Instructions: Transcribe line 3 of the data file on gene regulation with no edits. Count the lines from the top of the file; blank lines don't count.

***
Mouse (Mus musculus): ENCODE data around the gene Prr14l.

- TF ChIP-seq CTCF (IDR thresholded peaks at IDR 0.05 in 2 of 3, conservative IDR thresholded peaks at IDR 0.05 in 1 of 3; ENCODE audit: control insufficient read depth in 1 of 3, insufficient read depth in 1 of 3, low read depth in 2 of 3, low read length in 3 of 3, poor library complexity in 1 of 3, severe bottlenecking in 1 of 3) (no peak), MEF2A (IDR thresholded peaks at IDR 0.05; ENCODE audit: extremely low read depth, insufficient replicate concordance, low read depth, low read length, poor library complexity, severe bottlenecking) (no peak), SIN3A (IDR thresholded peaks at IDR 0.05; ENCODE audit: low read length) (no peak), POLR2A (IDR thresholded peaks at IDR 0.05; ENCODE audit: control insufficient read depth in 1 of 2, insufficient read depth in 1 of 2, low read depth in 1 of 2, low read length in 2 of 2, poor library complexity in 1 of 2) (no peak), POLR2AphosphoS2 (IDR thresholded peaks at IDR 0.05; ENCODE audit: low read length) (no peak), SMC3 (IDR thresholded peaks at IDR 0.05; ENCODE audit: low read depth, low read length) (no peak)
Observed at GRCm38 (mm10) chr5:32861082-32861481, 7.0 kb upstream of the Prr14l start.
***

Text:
Observed at GRCm38 (mm10) chr5:32861082-32861481, 7.0 kb upstream of the Prr14l start.